using such things as user numbers / of mtgox and bitcoinchat is not a good way to assess the population. Due to scammers making alias's, 'white knight' whistle blowers not wanting their original persona posting threads, many other reasons including forgetting passwords when using temporary emails to sign up.. the user account number compared to actual people would not be the same.

the chart above came from
http://bitcoinstatus.rowit.co.uk/
which has numerous charts to look at which should aid estimation of the population of the crypto community

it also shows the downward curve of user numbers in the last year. which might explain the slowing down of confirmation speeds, as their aint as many people to confirm.

guess bitcoinia and other items in the last year did scare people away

well, first off, your chart shows a bottoming out in early july and growth since then.  the level it shows right now is equivalent to mid-may (*just from a fast lookover, based mostly on 'other' and 'united states' nodes)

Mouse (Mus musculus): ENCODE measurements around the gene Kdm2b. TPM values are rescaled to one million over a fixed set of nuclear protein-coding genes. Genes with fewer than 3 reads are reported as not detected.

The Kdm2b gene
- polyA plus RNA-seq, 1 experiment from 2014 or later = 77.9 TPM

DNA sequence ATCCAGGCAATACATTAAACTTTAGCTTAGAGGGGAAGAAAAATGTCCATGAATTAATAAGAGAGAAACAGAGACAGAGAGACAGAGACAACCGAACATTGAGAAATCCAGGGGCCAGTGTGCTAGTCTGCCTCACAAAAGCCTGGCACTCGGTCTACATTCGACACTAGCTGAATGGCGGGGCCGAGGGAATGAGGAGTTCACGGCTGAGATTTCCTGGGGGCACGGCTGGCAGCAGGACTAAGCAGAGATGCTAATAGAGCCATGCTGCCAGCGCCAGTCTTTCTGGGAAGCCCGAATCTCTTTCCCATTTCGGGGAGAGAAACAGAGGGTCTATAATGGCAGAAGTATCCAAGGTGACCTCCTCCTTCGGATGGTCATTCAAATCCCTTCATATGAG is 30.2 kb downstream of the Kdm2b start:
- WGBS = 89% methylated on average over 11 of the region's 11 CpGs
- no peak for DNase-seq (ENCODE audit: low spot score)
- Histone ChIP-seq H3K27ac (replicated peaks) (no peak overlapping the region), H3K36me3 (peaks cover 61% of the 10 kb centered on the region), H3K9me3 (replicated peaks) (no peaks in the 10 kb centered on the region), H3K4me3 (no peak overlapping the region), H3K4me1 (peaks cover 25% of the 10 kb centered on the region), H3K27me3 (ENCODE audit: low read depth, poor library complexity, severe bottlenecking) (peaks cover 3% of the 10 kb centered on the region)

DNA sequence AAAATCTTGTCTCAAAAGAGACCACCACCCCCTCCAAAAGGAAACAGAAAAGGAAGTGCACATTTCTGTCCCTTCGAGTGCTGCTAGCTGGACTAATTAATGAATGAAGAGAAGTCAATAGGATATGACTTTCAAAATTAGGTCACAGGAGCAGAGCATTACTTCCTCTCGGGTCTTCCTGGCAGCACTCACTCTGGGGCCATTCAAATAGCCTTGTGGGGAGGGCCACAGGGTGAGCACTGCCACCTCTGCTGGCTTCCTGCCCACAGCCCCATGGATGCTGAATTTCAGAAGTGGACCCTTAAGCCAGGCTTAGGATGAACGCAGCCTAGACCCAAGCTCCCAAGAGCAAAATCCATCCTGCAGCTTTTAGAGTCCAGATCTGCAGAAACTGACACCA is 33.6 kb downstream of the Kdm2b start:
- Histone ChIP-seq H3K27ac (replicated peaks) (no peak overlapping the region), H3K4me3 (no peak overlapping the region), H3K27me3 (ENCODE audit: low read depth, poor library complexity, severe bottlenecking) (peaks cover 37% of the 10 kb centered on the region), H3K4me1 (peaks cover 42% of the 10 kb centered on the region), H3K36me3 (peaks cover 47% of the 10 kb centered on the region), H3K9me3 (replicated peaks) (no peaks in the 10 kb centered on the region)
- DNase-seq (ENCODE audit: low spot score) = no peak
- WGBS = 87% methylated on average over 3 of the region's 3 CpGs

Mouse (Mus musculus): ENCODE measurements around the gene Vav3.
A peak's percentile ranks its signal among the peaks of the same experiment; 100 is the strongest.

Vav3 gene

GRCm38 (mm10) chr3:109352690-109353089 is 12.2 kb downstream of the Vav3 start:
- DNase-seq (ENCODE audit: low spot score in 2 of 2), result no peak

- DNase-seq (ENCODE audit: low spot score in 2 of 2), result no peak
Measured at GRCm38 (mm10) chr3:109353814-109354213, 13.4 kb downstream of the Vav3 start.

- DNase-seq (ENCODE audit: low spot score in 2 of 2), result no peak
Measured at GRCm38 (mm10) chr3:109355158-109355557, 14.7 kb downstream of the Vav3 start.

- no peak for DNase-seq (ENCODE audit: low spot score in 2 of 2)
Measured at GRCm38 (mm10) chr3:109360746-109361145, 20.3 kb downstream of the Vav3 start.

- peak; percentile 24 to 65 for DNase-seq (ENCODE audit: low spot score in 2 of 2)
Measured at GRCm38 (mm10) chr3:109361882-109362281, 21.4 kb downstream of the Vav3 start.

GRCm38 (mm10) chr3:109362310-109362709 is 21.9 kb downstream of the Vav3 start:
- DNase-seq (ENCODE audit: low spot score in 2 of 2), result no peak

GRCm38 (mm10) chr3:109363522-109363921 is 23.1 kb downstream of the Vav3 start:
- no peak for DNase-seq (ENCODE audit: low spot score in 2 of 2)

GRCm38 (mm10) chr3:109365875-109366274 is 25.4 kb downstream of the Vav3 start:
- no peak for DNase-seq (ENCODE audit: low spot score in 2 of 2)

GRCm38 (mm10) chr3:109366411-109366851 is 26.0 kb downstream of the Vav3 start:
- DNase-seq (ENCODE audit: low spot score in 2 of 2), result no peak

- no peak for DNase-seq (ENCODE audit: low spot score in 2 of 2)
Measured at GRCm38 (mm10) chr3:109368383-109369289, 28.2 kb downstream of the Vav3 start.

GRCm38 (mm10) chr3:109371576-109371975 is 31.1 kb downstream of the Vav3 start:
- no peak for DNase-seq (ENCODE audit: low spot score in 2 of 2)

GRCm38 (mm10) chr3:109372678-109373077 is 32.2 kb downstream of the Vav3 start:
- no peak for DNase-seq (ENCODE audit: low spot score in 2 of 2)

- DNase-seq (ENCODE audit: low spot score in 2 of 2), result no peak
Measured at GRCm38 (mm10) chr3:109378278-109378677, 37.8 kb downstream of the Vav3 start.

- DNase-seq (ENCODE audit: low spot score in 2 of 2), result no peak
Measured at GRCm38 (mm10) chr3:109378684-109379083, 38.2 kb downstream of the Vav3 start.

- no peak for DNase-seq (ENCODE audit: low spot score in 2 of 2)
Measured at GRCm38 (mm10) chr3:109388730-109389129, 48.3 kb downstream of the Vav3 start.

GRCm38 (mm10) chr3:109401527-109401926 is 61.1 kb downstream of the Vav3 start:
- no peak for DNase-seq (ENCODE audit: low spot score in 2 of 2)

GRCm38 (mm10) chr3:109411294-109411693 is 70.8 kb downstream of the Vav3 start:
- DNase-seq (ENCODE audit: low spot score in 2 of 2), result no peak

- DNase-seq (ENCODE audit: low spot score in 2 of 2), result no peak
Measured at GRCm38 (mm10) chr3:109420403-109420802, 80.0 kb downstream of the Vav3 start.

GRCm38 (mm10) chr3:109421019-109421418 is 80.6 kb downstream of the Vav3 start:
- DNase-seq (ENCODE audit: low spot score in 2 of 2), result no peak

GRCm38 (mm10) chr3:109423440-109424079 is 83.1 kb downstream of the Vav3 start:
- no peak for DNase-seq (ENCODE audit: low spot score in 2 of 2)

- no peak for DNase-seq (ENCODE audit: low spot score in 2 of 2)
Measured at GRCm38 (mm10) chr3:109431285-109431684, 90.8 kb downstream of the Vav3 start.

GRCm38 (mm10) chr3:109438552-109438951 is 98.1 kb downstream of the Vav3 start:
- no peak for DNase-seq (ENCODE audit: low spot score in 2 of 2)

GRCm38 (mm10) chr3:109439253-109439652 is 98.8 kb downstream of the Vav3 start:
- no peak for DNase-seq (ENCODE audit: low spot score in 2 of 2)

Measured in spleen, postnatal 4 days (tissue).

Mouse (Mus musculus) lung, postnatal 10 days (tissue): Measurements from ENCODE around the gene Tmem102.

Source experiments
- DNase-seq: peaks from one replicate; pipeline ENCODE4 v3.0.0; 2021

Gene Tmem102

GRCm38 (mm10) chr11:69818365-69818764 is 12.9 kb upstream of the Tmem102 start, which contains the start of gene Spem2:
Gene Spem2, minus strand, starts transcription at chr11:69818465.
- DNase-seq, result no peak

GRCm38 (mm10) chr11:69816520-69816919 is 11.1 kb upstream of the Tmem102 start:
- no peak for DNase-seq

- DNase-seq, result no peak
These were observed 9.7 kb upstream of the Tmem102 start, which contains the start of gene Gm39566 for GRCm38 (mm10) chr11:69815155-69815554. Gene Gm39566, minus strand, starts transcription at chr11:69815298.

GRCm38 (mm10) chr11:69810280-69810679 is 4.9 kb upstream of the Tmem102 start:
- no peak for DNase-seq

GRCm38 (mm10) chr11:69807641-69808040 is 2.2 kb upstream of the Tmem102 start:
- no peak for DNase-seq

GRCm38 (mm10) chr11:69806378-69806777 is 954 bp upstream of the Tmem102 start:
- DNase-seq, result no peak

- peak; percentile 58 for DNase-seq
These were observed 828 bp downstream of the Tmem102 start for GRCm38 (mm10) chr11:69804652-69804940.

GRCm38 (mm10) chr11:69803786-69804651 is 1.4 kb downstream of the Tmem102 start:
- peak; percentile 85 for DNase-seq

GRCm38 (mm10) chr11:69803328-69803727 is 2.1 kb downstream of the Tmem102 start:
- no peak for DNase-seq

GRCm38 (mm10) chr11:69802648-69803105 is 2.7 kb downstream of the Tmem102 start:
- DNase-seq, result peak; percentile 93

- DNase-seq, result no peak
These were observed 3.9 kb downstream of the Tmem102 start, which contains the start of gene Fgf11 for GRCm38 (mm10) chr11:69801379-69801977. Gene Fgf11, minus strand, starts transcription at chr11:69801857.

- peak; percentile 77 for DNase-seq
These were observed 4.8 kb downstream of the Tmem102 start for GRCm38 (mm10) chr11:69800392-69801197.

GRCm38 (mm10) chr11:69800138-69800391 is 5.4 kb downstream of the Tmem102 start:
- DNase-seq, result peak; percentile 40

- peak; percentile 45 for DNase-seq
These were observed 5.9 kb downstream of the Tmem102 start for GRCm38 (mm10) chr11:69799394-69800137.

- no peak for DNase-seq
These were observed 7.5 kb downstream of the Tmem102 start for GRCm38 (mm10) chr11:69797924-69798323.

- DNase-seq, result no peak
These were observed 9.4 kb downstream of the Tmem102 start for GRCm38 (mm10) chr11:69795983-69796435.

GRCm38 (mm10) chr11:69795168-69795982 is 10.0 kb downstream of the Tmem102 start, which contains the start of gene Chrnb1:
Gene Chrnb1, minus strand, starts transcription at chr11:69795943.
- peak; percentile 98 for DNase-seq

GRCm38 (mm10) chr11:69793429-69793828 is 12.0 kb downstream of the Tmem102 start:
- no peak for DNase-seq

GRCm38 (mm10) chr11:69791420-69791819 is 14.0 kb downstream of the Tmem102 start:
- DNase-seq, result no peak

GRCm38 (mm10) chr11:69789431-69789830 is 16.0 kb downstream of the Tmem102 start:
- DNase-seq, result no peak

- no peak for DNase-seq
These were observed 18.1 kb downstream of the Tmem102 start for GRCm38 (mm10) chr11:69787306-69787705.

second off, slowing down of confirmation speeds would be related to the # of transactions, # of people not including transaction fees, # of blocks being solved, # of transactions pools are including in blocks.  the # of connectable IP  addresses has a negligible effect.  the only time it may factor in is if you're on a terribly slow connection which may cause your transaction to propagate a second or two slower than it would have with 15000 nodes, and in those one or two seconds, a block was solved (which also would have happened to have included your transaction)

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September 19, 2012, 06:36:00 AM
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oh, and i think you'd find it far more likely that it's due to the blockchain being unwieldy for many ppl's machines (i think these days a lot of people dont even have desktops.  imagine that)

re: use wallet service.

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September 26, 2012, 10:09:33 PM